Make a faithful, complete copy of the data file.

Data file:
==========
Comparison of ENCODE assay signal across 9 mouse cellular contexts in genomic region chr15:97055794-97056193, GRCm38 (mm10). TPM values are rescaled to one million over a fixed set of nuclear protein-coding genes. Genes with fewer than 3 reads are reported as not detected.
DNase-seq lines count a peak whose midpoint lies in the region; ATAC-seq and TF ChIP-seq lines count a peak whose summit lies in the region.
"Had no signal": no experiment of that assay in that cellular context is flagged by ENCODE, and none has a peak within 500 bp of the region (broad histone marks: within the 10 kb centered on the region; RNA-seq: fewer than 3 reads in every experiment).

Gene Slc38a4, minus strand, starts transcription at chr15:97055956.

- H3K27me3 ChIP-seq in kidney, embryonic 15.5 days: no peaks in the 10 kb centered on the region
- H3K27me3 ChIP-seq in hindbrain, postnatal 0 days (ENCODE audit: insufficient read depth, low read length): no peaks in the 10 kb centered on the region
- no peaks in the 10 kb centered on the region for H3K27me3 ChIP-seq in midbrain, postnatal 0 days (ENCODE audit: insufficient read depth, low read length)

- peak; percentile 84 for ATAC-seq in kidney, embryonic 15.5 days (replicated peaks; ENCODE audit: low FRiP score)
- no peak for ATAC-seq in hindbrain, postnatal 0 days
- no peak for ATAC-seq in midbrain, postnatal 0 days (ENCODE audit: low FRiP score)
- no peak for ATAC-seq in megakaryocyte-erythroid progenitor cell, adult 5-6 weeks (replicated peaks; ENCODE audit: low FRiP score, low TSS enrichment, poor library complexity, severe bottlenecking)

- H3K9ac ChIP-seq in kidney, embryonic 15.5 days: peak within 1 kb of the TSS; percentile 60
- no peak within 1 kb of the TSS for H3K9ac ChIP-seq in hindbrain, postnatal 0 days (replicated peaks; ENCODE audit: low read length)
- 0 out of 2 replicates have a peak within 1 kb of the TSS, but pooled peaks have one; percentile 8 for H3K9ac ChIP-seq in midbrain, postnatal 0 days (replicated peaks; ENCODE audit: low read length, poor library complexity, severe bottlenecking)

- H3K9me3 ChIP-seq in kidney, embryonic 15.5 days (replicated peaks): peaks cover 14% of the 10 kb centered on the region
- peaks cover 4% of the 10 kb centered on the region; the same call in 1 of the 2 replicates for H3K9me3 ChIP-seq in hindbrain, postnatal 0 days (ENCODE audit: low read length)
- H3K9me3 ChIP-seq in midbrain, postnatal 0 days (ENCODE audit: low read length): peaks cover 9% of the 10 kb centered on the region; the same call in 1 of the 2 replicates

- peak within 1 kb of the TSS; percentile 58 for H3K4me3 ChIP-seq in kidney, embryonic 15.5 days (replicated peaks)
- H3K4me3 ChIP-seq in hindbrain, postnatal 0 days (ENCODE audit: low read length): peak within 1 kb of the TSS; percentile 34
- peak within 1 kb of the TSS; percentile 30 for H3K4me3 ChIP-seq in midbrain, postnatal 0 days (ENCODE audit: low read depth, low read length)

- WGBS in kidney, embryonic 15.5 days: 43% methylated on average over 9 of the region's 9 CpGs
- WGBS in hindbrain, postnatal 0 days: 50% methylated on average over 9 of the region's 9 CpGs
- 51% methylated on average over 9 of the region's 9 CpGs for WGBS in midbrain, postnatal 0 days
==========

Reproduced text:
Comparison of ENCODE assay signal across 9 mouse cellular contexts in genomic region chr15:97055794-97056193, GRCm38 (mm10). TPM values are rescaled to one million over a fixed set of nuclear protein-coding genes. Genes with fewer than 3 reads are reported as not detected.
DNase-seq lines count a peak whose midpoint lies in the region; ATAC-seq and TF ChIP-seq lines count a peak whose summit lies in the region.
"Had no signal": no experiment of that assay in that cellular context is flagged by ENCODE, and none has a peak within 500 bp of the region (broad histone marks: within the 10 kb centered on the region; RNA-seq: fewer than 3 reads in every experiment).

Gene Slc38a4, minus strand, starts transcription at chr15:97055956.

- H3K27me3 ChIP-seq in kidney, embryonic 15.5 days: no peaks in the 10 kb centered on the region
- H3K27me3 ChIP-seq in hindbrain, postnatal 0 days (ENCODE audit: insufficient read depth, low read length): no peaks in the 10 kb centered on the region
- no peaks in the 10 kb centered on the region for H3K27me3 ChIP-seq in midbrain, postnatal 0 days (ENCODE audit: insufficient read depth, low read length)

- peak; percentile 84 for ATAC-seq in kidney, embryonic 15.5 days (replicated peaks; ENCODE audit: low FRiP score)
- no peak for ATAC-seq in hindbrain, postnatal 0 days
- no peak for ATAC-seq in midbrain, postnatal 0 days (ENCODE audit: low FRiP score)
- no peak for ATAC-seq in megakaryocyte-erythroid progenitor cell, adult 5-6 weeks (replicated peaks; ENCODE audit: low FRiP score, low TSS enrichment, poor library complexity, severe bottlenecking)

- H3K9ac ChIP-seq in kidney, embryonic 15.5 days: peak within 1 kb of the TSS; percentile 60
- no peak within 1 kb of the TSS for H3K9ac ChIP-seq in hindbrain, postnatal 0 days (replicated peaks; ENCODE audit: low read length)
- 0 out of 2 replicates have a peak within 1 kb of the TSS, but pooled peaks have one; percentile 8 for H3K9ac ChIP-seq in midbrain, postnatal 0 days (replicated peaks; ENCODE audit: low read length, poor library complexity, severe bottlenecking)

- H3K9me3 ChIP-seq in kidney, embryonic 15.5 days (replicated peaks): peaks cover 14% of the 10 kb centered on the region
- peaks cover 4% of the 10 kb centered on the region; the same call in 1 of the 2 replicates for H3K9me3 ChIP-seq in hindbrain, postnatal 0 days (ENCODE audit: low read length)
- H3K9me3 ChIP-seq in midbrain, postnatal 0 days (ENCODE audit: low read length): peaks cover 9% of the 10 kb centered on the region; the same call in 1 of the 2 replicates

- peak within 1 kb of the TSS; percentile 58 for H3K4me3 ChIP-seq in kidney, embryonic 15.5 days (replicated peaks)
- H3K4me3 ChIP-seq in hindbrain, postnatal 0 days (ENCODE audit: low read length): peak within 1 kb of the TSS; percentile 34
- peak within 1 kb of the TSS; percentile 30 for H3K4me3 ChIP-seq in midbrain, postnatal 0 days (ENCODE audit: low read depth, low read length)

- WGBS in kidney, embryonic 15.5 days: 43% methylated on average over 9 of the region's 9 CpGs
- WGBS in hindbrain, postnatal 0 days: 50% methylated on average over 9 of the region's 9 CpGs
- 51% methylated on average over 9 of the region's 9 CpGs for WGBS in midbrain, postnatal 0 days